While some of us are trying to stay warm under a mound of blankets due to daily below-zero temperatures, some grizzly bears at Yellowstone National Park think it's warm enough to be spring. Ted Alvarez from Grist reports that bears have been spotted hunting around for food as early as February 9th. However, it's uncertain if this event should be listed as another side effect of climate change or an anomaly. 

It's an unusual sighting to say the least. One Yellowstone Park spokesperson, Al Nash, confirmed the odd sighting when he spoke to Alvarez in an interview:

“I look back at the past half-dozen years, and we’ll have a first confirmed report in the first week, two weeks of March — so this is earlier than normal. It’s certainly an indicator, but it’s not necessarily a rush of bears leaving their dens. If there’s one, though, it’s safe to assume that there will be others.”

It may be a shock for those in the northeastern and northcentral part of the U.S. to hear, but the country has experienced warmer temperatures overall this season. Reports indicate that this is the sixth warmest winter on record. The early rising bears could be another indicator of the planet's climate shift, but Nash says there isn't enough data yet to support such a claim. He said to Alvarez:

“We recognize that we are seeing a change in the climate to Yellowstone. We don’t have as much information as we’d like to inform any change from our current management efforts, but it’s an area that we continue to look at, knowing that some of the information we’ve already seen about warmer temperatures, potentially shorter winters could have a variety of impacts.”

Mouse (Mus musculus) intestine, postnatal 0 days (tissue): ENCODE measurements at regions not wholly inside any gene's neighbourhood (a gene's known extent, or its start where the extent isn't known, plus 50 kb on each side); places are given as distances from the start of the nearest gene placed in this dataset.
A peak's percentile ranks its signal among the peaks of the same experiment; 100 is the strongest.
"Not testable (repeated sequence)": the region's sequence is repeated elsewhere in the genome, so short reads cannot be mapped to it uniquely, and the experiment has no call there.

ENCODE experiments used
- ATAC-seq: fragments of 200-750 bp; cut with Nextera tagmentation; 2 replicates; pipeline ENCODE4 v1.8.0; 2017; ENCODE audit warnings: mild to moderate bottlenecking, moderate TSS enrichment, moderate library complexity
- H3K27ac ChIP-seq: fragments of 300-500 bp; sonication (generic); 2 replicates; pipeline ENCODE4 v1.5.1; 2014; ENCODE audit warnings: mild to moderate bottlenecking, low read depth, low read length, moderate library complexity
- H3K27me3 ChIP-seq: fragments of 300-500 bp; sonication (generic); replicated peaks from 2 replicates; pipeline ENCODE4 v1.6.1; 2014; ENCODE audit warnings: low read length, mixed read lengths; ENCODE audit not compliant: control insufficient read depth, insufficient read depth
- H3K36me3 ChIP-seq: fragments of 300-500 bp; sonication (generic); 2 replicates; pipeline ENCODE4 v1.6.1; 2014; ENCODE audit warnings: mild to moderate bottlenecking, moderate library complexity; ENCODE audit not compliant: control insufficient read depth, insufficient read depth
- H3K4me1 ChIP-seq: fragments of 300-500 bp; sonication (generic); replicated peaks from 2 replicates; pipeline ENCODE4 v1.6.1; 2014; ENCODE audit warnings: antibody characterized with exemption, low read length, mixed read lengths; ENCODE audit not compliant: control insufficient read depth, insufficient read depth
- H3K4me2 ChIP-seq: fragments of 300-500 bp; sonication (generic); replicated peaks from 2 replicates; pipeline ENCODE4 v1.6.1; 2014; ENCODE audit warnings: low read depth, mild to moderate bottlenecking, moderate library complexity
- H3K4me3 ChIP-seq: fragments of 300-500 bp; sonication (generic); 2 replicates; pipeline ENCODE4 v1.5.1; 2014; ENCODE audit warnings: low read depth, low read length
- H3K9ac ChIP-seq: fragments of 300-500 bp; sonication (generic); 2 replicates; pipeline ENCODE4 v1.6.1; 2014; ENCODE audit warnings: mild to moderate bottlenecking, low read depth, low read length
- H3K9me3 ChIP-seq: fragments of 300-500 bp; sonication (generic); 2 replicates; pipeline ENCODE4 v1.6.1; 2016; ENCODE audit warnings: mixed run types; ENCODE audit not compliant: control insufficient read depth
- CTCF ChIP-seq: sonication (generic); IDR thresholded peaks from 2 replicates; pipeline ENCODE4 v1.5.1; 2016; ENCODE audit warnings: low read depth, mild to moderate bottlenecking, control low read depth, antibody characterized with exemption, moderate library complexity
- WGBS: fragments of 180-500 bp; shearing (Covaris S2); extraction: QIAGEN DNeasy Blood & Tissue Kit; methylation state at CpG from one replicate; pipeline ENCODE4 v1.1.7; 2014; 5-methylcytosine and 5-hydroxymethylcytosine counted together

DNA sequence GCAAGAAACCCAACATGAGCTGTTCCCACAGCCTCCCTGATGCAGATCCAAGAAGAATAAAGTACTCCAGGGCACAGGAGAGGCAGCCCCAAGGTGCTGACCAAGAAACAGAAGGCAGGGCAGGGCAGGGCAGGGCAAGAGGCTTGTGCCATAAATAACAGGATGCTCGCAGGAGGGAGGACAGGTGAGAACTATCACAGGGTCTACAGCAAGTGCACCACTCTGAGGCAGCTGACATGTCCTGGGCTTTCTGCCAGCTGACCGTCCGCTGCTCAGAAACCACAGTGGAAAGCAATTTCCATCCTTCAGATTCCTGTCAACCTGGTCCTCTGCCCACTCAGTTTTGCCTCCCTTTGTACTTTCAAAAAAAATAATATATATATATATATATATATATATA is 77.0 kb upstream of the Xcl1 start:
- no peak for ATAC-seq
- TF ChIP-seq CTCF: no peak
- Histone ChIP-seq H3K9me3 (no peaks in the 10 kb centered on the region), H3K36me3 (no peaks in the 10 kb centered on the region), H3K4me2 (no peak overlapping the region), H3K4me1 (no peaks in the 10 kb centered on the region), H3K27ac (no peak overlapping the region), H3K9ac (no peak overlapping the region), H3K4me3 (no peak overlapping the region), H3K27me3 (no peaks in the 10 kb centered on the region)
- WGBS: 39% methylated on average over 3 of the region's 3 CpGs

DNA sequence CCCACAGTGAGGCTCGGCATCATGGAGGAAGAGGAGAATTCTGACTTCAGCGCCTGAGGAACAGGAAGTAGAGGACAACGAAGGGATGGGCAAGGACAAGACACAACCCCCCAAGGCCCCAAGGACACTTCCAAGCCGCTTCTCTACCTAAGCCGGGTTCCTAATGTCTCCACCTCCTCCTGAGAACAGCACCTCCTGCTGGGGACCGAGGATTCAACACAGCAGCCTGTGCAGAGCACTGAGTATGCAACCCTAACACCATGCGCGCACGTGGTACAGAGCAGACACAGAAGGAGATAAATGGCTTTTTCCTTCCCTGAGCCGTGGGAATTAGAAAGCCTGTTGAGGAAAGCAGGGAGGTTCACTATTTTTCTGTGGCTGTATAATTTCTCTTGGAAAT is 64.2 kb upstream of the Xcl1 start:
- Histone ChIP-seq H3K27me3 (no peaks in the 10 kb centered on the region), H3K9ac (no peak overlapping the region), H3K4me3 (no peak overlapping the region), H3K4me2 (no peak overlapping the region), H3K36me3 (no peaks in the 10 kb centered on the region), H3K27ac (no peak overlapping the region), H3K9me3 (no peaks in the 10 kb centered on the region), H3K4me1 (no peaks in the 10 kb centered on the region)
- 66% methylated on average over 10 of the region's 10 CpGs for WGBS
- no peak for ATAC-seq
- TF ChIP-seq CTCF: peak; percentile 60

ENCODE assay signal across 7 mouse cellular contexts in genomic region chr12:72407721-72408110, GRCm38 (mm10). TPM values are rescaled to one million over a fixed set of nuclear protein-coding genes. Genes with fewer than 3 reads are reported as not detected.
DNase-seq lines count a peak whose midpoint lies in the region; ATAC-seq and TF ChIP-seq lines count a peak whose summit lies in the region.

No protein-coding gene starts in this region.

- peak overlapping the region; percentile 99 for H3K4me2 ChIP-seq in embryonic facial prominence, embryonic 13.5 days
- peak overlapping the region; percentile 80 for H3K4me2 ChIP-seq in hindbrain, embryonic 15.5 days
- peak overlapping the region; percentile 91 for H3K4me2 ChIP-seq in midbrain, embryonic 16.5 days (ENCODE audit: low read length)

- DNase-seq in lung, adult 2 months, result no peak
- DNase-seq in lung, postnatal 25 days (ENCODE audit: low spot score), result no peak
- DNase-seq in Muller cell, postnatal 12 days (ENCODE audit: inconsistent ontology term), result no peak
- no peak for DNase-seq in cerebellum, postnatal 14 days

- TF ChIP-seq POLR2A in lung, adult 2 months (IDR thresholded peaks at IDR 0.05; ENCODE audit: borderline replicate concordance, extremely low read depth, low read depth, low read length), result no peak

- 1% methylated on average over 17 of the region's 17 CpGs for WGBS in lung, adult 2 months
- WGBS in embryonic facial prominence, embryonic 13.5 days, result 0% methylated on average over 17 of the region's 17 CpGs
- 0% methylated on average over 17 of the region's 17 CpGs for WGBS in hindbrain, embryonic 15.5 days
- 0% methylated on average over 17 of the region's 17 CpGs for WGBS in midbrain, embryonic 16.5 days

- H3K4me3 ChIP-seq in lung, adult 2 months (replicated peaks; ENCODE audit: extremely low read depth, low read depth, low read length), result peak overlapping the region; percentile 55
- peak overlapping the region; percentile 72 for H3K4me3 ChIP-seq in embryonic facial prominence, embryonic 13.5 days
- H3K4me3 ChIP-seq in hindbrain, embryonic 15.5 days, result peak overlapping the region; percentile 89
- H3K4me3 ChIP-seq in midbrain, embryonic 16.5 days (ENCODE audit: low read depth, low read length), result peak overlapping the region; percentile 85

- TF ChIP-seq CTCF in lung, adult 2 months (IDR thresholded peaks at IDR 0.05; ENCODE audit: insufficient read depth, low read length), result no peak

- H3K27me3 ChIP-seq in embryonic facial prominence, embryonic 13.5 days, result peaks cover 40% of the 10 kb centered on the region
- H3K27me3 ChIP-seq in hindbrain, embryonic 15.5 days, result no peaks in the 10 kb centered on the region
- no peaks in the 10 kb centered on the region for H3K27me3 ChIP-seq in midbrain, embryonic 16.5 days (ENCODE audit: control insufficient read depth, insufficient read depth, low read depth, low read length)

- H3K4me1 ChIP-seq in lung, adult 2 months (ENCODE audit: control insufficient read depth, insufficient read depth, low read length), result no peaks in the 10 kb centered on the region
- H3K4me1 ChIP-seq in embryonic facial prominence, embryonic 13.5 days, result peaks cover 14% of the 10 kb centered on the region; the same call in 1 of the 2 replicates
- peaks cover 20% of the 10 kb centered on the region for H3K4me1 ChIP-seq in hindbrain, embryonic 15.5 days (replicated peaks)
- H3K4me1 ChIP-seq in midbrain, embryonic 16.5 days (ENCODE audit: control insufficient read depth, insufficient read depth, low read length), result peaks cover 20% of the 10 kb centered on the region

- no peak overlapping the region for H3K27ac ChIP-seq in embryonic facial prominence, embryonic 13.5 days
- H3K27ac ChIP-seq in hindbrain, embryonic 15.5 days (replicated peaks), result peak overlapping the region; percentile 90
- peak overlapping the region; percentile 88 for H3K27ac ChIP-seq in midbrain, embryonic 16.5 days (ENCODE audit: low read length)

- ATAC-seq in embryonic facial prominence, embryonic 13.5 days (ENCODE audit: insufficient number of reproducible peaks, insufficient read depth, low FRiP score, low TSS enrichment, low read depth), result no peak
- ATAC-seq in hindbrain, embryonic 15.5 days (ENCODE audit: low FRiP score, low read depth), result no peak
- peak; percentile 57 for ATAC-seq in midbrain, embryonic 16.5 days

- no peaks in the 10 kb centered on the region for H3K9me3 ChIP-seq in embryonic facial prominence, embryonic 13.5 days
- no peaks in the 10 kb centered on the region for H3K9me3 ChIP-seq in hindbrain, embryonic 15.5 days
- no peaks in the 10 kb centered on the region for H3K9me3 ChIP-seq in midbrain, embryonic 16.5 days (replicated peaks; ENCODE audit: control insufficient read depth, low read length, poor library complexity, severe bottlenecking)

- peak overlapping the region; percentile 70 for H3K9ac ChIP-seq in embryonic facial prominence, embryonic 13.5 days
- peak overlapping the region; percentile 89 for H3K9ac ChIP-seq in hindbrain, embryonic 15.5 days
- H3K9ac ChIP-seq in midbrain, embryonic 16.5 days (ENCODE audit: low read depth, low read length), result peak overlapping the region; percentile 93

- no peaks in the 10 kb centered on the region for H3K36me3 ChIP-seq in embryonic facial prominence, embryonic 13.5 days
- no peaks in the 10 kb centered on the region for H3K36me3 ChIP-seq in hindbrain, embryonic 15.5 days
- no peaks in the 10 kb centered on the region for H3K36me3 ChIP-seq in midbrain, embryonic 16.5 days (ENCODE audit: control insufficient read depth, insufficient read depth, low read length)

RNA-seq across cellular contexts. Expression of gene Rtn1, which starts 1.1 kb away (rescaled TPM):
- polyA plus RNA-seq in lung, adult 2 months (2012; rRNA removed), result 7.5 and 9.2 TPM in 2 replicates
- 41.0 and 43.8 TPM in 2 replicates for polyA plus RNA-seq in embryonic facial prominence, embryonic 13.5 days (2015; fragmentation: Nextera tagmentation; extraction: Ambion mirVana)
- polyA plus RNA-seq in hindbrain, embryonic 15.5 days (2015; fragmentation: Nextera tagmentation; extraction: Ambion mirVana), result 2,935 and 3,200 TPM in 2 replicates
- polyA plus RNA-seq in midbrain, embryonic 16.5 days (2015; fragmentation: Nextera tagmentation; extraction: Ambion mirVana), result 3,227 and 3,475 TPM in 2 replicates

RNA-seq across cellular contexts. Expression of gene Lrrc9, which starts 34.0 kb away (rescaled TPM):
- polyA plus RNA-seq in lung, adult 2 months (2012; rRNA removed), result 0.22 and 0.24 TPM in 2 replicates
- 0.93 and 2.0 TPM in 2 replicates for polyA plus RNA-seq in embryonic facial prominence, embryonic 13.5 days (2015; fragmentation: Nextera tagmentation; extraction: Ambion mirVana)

Climate change or no, the bears thrive off of the carcasses of weather-killed animals through winter. Now that some bears are rising early, it's uncertain if there will be enough food to go around when more awaken. After all, the bears hibernate in order to mitigate the lack of food available to them during the winter months. There are some snowstorms on the horizon yet, so it's uncertain how the early-risers of Yellowstone will fare in the coming months. Though, Nash is optimistic about the situation:

“All the wildlife that live in this region are used to dealing with weather extremes. ... Yellowstone is not a place for the faint of heart, whether man or beast.”

Read more at Grist.

Photo Credit: Scott Calleja/Flickr